New era of cheaper airfares may be here for good

ANALYSIS: For the 15,000 travellers who picked up $9 regional airfares from Air New Zealand and Jetstar, the price impact of the Australian carrier's New Zealand domestic network expansion was immediate. But the good news is while the $9 airfares are clearly unsustainable for the long term, it is likely regional New Zealand will continue to see cheaper airfares than it has been used to.

Jetstar has added Nelson, Napier, Palmerston North and New Plymouth to its New Zealand domestic routes from Auckland, along with Wellington to Nelson. The first flights will take off in December.

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That puts immediate pressure on prices in those regions but also indirectly keeps the lid on what competitors can charge on other routes.

Take for example the Nelson to Christchurch route.  While Jetstar is not flying that route directly, a traveller can book through Jetstar to travel Nelson to Wellington to Christchurch.

The stopover is a nuisance but one that many travellers would put up with if they could get a much better deal. That in turn limits what Air New Zealand can charge for its route.

Airline prices were already coming down and the introduction of further competition means that will happen even more noticeably.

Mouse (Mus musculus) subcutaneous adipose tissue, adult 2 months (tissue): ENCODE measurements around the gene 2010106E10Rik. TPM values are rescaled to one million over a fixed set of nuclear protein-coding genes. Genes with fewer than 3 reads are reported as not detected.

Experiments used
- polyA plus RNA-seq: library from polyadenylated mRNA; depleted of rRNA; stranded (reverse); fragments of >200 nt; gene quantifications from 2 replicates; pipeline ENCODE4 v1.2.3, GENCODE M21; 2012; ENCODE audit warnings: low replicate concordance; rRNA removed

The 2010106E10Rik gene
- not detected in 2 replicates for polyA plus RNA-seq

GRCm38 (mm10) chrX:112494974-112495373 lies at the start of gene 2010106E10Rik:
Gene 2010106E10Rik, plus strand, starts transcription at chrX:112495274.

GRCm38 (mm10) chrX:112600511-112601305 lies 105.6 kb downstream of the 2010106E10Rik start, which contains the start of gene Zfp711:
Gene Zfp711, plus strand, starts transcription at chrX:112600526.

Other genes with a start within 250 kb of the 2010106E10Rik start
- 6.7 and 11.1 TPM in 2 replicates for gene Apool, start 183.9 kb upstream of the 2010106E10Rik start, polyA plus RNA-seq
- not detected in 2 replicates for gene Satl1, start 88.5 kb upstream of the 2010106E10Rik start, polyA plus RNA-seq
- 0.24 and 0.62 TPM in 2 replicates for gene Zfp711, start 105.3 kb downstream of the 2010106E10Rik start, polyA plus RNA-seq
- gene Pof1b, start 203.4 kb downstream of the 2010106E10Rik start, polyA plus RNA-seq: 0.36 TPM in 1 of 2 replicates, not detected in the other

Fuel prices have dropped a lot over recent years and the airlines have upgraded their fleet to much more fuel efficient aircraft, which keeps their costs down.

Air New Zealand would probably have passed on some of those savings to passengers anyway, but Jetstar's regional expansion means they are compelled to pass on as much of the savings as possible.

How other regional centres not currently on the domestic network fare will be interesting to watch. While domestic airfares have come down already this year, this has not been evenly spread across the country.

Flights to Whangarei and Invercargill from the main centres are notoriously expensive.

If Air New Zealand does not drop its prices on these routes and offers fares that compete with those in the Jetstar routes, will it be accused of taking advantage?

It has made its own adjustments to its regional network over recent months and dropped destinations that it could not make profitable.

Industry commentators have said this was done sensitively and only in areas where another airport was available within an hour's drive.

Air New Zealand has also shared information such as load details with the smaller airlines who have stepped into its shoes.

The key to getting good flight deals on the regional network will be for Kiwi travellers to vote with their credit cards -  to choose a domestic flight over a car trip and expand domestic demand beyond business travel.

The more an aircraft is in the air, and the more seats it has filled, the lower the cost of running a service. If planes are empty or the services are infrequent, it will be hard to keep the price down.

Both airlines want to grow the domestic market to make their investments pay off.

New Zealand travellers are price sensitive and emotions run high in many regions about being connected to the national aviation network.

But the fact is that New Zealand is one of the best-served countries in the world for regional services per head of population, and Jetstar's arrival further enhances the links between the regions and the main centres.

 - Stuff